Former AU Commissioner, Nkosazana Dlamini-Zuma

With foreign minister for Chad, Moussa Faki Mahamat taking over the African Union (AU) chairmanship, it is a good time to look back at his predecessors achievements, especially for the African youth and women.

South Africa’s Dr. Nkosazana Dlamini-Zuma made history in the AU as the first woman and first South African to be elected in as commissioner since the founding of the organization in 2002. She was appointed to the position in July 2012 by African Heads of State in Addis Ababa, Ethiopia and has since made a notable impact. Her profile of the AU’s website describes her as “an undisputable trailblazer in the upliftment and empowerment of women across the African continent.”

There are 4 significant actions she has taken to uplifting women and youth on the continent:

  1. African Youth Volunteer Corps

Better known as AU-YVC, it is African Union’s initiative started in 2010 for promoting youth participation, capacity building and empowerment through service and skills exchange, driven by the philosophy of Pan-Africanism and Youth Leadership. AU-YVC recruits and works with young professionals age 18-35 from across the Continent and the Diaspora, to serve for a period of 12 months in their respective fields of expertise in an AU Member States other than their own. Though not started in her time, it was under her leadership that the corps has flourished. Through the program, many lives have been uplifted. Especially among the youth who volunteer. Eddy Donkeng, a former volunteer from Cameroon says, “The 17th AU Summit provided an opportunity to openly discuss our thoughts with some of our presidential leaders. I learned that some of them really appreciate to have frequent exchanges with the youth. This might look like nothing but just imagine a President of your country listening to you and taking notes in his own note book.”

Also read 8 things to know about the African Union Passport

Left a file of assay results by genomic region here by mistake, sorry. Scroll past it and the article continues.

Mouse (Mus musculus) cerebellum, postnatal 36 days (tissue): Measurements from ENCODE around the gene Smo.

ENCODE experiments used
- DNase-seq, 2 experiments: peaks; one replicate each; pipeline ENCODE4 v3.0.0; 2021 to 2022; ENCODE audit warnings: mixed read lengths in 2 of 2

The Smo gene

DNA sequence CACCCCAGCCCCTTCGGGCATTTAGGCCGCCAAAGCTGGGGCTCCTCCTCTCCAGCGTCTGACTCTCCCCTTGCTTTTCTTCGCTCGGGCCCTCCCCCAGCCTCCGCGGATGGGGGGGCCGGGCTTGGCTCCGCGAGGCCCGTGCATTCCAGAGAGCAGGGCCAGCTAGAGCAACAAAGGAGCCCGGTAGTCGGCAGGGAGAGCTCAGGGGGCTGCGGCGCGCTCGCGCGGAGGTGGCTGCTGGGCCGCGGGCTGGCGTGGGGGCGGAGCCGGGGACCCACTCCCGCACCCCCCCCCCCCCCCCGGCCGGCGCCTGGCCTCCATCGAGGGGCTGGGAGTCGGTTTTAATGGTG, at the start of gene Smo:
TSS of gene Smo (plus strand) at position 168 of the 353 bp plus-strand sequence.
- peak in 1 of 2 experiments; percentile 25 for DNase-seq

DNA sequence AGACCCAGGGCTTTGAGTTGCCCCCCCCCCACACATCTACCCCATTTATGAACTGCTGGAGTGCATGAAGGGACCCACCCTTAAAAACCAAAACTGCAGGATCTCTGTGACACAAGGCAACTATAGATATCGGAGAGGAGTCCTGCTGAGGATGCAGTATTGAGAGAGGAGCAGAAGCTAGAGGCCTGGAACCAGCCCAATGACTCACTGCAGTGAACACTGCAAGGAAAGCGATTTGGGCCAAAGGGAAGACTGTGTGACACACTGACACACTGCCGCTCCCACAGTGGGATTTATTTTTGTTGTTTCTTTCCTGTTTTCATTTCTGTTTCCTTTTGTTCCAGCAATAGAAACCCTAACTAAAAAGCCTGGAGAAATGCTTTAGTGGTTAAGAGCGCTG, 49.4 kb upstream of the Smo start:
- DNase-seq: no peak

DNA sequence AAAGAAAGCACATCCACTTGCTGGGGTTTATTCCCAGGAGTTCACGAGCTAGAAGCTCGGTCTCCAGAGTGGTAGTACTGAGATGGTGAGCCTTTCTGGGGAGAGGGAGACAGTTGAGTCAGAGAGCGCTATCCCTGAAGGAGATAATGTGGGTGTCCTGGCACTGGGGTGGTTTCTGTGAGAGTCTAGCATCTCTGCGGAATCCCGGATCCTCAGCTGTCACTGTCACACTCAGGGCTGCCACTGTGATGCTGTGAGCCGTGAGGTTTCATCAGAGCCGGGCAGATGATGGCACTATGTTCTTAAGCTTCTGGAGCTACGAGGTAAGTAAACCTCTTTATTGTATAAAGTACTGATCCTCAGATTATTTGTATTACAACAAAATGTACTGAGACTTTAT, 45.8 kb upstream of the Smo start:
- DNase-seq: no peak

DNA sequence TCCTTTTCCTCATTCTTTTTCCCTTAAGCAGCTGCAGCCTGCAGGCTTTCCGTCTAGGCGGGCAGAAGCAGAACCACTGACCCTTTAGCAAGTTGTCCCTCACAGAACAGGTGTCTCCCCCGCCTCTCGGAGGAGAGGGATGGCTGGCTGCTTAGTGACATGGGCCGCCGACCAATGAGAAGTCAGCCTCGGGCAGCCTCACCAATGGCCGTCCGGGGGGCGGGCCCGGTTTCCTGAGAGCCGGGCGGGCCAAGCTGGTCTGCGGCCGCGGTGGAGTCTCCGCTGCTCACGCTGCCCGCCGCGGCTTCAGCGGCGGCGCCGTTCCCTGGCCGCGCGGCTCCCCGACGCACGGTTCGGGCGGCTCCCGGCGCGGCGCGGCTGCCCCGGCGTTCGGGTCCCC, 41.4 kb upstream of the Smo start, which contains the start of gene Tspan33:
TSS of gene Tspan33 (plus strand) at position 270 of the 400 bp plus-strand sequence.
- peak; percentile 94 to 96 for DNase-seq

1. Regional Youth Consultations

The consultations provide a platform for aggregating youth concerns, insights and perspectives, building capacity as well as showcasing youth initiatives that advance human rights on the continent. The consultations also seek to create an avenue for interactions and exchanges between participants and AU Organs, Regional as well as National Human Rights Mechanisms towards the advancement of human and peoples’ rights in Africa. The consultations took place in Ghana, Namibia, Uganda and Tunisia in 2016. They bring together over 200 selected youth from across the five regions of Africa. They have increased youth involvement in the AU especially because of the social media connectedness it brings.

  1. 2015 Year of Women Empowerment

During the 23rd Ordinary Session of the Summit of the African Union in Malabo, Equatorial Guinea in 2014, the Assembly agreed to hold its 24th Ordinary Session at the AU Headquarters in Addis Ababa, Ethiopia, in 2015 under the theme: “Year of Women’s Empowerment and Development towards Africa’s Agenda 2063”. That 2015 should be “seized as an opportunity to focus on the implementation of practical solutions that will provide measurable results for women”. In line with this, Dlamini-Zuma established a rule of gender parity at the AUC level ensuring that there are 5 men and women each as Commissioners. Even in appointments of staff, she ensured the appointment of highly qualified women into several positions within the Commission. She also appointed a Special Envoy on Women, Peace and Security to shine the spotlight on the challenges faced by women in conflict situations on the continent. This is coupled with an institutional reform of the Gender Directorate, ensuring the appointment of a competent director to further drive home efforts on women empowerment on the continent.

Also read The Emancipation of African Women

  1. 2017 Year of Investment in Youths

African Union Heads of State and Government are “CONVINCED that Africa’s greatest resource is its youthful population and that through their active and full participation, Africans can surmount the difficulties that lie ahead”. In line with this, 2017 will be the year dedicated towards helping African Youth grow to greater and greater heights. Already, the first ever African Youth Conference on African Unity and Development took place from 22-25th January. The main objective was to assess the AU year 2017 theme and propose recommendations based on young people’s priorities to ensure appropriate channeling of investments in youth for their upliftment, sustainable and inclusive growth.

The echoes of Dlamini-Zuma’s impact to youth and women will be felt for years as she put their priorities top on the list of her agendas during her tenure.

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